CHAPEL HILL, N.C. — A major University of North Carolina donor whose name is on its journalism school voiced concerns about the school’s hiring of investigative journalist Nikole Hannah-Jones in the weeks before her application for tenure was halted.
Walter Hussman Jr., publisher of the Arkansas Democrat-Gazette, said in emails to university leaders that he was concerned about whether Hannah-Jones’ presence at the journalism school would distract from its core values, according to an article in The Assembly. In 2019, Hussman pledged $25 million to what’s now known as the Hussman School of Journalism and Media.
In an interview with WRAL-TV Monday, Hussman said he didn’t pressure school leaders to change any decisions about hiring Hannah-Jones, whose work on The 1619 Project for the New York Times Magazine won a Pulitzer Prize. The project caused an uproar among conservatives who have complained about its focus on the country’s history of slavery.
“It’s not my decision, but I think I’d be kind of derelict in my duties if I thought they were making a mistake without at least telling them what I thought about it,” Hussman told WRAL.
Hussman, who didn’t immediately respond to a request by The Associated Press for comment on Tuesday, majored in journalism and graduated from UNC-Chapel Hill in 1968.
Hannah-Jones was offered a five-year contract to serve as the Knight Chair in Race and Investigative Journalism at UNC-Chapel Hill, even though her predecessors in the role were given tenure when appointed. A trustee who vets submissions for tenure postponed consideration of Hannah-Jones’ application in January because of questions about her non-academic background, the head of the board of trustees said last month. The submission never came before the full board of trustees for a vote.
School leaders have said little about why tenure wasn’t offered, despite the dean of the journalism school and faculty supporting the distinction. The newly revealed emails from Hussman to school leaders shed light on conversations about Hannah-Jones’ hiring in the weeks before her tenure application was halted.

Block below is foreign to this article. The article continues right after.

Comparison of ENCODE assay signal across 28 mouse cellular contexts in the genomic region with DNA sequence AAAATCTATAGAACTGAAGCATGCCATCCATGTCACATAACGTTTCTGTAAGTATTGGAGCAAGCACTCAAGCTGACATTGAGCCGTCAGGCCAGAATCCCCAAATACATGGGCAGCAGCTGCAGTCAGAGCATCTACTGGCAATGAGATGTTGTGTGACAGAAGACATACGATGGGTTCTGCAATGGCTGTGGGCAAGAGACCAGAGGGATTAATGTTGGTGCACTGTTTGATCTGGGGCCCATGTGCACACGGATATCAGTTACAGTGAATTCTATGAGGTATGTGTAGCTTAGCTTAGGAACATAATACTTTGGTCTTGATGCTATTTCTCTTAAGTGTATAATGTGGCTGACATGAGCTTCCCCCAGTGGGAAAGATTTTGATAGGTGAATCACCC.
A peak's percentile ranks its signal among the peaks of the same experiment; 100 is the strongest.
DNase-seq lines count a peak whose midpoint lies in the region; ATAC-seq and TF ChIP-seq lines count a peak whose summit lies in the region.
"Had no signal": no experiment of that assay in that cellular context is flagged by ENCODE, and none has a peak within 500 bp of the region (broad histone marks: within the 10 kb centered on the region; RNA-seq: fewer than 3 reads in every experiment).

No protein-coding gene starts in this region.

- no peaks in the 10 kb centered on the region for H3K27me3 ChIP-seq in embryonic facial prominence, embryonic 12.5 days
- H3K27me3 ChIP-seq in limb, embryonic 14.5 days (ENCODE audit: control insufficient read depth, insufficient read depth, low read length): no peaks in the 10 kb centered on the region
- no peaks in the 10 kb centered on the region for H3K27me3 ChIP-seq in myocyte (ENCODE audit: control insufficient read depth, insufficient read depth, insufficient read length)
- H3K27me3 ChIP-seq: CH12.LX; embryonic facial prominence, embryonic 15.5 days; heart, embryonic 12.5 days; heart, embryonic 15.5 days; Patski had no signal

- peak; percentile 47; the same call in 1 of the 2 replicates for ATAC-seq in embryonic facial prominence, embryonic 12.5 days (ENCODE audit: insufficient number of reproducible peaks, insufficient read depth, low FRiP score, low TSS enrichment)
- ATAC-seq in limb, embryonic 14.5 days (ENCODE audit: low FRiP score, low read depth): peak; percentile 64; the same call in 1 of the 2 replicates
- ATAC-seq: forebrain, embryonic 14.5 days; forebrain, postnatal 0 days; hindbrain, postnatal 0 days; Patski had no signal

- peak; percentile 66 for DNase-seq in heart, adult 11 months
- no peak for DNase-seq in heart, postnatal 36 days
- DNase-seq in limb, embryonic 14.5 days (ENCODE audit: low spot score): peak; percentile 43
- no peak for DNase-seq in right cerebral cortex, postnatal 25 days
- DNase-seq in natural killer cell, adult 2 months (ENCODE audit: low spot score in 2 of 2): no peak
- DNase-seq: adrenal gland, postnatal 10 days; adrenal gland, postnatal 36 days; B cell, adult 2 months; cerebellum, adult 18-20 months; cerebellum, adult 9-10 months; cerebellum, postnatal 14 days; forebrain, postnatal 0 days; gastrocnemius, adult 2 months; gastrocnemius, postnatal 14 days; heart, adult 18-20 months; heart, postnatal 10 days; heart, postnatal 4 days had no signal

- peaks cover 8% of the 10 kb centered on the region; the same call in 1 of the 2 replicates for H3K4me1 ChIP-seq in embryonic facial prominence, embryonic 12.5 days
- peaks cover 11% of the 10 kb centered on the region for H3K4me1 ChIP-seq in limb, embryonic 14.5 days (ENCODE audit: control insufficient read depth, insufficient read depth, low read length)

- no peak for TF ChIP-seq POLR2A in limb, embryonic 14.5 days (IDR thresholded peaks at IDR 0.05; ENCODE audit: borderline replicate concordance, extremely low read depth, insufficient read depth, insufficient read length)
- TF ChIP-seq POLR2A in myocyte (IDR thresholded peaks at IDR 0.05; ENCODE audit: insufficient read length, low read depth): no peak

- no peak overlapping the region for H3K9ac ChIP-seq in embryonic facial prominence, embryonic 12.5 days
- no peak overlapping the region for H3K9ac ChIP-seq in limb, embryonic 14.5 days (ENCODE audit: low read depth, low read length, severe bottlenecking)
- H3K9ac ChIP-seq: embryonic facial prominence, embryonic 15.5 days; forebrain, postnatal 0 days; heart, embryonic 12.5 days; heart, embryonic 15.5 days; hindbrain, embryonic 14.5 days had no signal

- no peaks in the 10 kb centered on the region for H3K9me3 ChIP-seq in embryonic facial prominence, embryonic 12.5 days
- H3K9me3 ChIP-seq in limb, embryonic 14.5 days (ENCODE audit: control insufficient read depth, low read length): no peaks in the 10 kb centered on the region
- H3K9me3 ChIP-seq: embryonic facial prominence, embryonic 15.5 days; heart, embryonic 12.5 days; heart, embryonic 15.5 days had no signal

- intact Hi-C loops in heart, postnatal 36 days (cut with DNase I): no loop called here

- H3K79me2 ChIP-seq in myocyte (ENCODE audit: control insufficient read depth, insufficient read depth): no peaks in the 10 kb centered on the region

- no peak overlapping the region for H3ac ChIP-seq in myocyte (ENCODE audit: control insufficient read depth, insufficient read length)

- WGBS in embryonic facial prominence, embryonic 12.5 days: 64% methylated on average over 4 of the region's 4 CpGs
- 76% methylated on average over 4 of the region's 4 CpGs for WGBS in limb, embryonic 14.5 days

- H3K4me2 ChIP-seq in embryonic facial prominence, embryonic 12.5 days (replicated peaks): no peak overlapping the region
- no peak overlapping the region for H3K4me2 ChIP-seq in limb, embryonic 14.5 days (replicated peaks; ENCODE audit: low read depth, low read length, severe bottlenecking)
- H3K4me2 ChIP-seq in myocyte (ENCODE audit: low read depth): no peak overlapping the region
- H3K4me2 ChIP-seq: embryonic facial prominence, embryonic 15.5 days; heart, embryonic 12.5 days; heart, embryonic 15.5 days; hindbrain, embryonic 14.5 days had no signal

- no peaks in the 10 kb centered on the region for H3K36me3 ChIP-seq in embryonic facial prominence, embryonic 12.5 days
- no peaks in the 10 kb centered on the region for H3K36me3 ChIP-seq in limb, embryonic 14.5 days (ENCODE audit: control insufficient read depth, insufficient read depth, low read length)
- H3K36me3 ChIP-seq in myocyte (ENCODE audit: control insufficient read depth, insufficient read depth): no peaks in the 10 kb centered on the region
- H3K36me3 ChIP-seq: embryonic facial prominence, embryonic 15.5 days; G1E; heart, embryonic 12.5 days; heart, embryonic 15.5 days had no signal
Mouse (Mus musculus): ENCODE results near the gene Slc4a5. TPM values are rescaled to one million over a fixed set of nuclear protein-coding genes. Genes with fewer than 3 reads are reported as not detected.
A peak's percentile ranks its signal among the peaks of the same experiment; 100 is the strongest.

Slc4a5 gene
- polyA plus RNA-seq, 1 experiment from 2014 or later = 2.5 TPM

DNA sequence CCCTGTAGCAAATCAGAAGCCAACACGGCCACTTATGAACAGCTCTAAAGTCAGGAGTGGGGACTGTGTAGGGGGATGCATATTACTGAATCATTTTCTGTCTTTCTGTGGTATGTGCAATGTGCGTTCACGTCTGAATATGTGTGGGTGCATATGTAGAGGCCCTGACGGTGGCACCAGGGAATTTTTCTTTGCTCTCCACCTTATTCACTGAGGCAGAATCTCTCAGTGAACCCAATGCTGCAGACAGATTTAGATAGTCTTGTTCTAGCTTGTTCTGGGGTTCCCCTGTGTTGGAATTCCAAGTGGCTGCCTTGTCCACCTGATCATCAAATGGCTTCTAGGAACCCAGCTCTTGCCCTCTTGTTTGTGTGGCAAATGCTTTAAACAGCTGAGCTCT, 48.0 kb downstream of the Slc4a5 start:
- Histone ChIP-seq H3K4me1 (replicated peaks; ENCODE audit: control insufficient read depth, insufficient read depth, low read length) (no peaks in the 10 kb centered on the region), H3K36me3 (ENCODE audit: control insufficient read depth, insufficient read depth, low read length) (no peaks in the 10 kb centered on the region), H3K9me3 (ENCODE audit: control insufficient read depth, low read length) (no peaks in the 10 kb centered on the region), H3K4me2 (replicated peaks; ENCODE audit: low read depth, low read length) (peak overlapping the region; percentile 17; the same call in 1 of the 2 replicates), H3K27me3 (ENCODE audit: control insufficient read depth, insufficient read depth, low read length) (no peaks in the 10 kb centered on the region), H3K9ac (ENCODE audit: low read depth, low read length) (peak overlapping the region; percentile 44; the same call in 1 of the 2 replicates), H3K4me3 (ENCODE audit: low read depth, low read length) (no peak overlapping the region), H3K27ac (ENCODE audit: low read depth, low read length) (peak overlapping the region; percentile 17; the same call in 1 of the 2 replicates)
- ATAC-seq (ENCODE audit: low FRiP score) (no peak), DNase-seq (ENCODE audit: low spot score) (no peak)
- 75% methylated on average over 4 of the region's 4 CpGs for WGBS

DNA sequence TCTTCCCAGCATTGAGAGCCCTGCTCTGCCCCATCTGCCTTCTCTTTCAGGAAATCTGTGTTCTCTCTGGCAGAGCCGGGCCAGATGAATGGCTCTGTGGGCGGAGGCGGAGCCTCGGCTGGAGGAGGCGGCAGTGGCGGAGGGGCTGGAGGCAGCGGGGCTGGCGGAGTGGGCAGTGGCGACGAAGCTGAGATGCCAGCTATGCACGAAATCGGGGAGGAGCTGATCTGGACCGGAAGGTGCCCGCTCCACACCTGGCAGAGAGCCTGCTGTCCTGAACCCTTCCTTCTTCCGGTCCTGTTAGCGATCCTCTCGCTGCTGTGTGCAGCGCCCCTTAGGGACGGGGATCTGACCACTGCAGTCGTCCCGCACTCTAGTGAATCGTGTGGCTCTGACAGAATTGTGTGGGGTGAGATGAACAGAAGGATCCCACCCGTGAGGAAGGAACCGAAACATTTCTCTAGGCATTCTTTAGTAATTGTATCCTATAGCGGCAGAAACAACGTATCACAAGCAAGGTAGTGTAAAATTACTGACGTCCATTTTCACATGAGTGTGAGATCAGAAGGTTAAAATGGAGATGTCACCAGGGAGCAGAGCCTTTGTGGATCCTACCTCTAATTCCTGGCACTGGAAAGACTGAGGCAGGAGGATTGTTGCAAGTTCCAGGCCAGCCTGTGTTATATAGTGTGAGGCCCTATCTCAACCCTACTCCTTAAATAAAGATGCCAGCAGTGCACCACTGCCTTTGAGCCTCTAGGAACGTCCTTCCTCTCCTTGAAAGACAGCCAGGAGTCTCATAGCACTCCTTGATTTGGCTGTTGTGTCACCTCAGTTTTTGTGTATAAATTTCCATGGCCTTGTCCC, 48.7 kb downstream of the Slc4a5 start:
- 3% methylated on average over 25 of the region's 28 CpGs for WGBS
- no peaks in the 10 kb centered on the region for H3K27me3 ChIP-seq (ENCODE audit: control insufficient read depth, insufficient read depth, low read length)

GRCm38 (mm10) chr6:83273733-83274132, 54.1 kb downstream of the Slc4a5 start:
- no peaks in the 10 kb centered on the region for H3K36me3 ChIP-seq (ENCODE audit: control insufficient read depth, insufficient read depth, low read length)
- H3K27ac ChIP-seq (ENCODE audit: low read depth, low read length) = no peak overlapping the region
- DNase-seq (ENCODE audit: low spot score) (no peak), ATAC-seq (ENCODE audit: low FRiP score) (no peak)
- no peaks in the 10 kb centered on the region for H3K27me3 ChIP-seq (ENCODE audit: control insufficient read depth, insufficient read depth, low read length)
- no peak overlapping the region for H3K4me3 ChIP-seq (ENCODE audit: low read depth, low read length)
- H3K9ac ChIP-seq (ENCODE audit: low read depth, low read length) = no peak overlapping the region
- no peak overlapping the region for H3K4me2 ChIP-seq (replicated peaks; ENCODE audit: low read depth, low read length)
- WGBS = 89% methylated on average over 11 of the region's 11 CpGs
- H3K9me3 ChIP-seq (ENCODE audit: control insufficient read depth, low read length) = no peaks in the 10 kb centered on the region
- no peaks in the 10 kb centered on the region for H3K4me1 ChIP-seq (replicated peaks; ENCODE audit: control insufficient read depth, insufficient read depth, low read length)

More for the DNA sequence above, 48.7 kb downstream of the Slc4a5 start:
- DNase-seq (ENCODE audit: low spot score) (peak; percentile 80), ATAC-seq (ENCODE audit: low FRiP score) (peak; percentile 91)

The Assembly obtained emails sent by Hussman to David Routh, vice chancellor for university development; Susan King, dean of the Hussman School of Journalism and Media; and UNC-Chapel Hill Chancellor Kevin Guskiewicz.
“I worry about the controversy of tying the UNC journalism school to the 1619 project,” Hussman wrote in a December email.
“Based on her own words, many will conclude she is trying to push an agenda, and they will assume she is manipulating historical facts to support it,” Hussman added in the email.
The 1619 Project launched in August 2019 around the 400th anniversary of the beginning of American slavery. The New York Times Magazine describes the project as one which is designed to reframe the country’s history by placing the consequences of slavery and the contributions of Black Americans “at the very center of our national narrative.”
In a September email to Routh, Guskiewicz and King, Hussman argued that Hannah-Jones overlooked the contributions of white Freedom Riders, journalists and others when she wrote in a 1619 Project essay that Blacks fought for civil rights alone “for the most part.”
“Long before Nikole Hannah Jones won her Pulitzer Prize,” Hussman said in the email, “courageous white southerners risking their lives standing up for the rights of blacks were winning Pulitzer prizes, too.”
In response to that quote, Hannah-Jones tweeted “Just wow,” adding: “I’ve long credited Black and white race beat reporters with inspiring my own journalism.”
Dozens of faculty members from the journalism school have signed statements decrying the failure to offer Hannah-Jones tenure and demanded an explanation for the move. The foundation that endows the Knight chair also encouraged the trustees to reconsider. A group of tenured faculty also resubmitted an application late last month for Hannah-Jones to receive a tenured position, but it’s not clear when or if the trustees will consider it.
Also last week, Hannah-Jones issued a statement saying she had retained attorneys from the NAACP legal defense fund as she considers legal action against the school. Her lawyers argue that the failure to offer her tenure is part of a conservative backlash against scholars telling the truth about the history of racism in the U.S.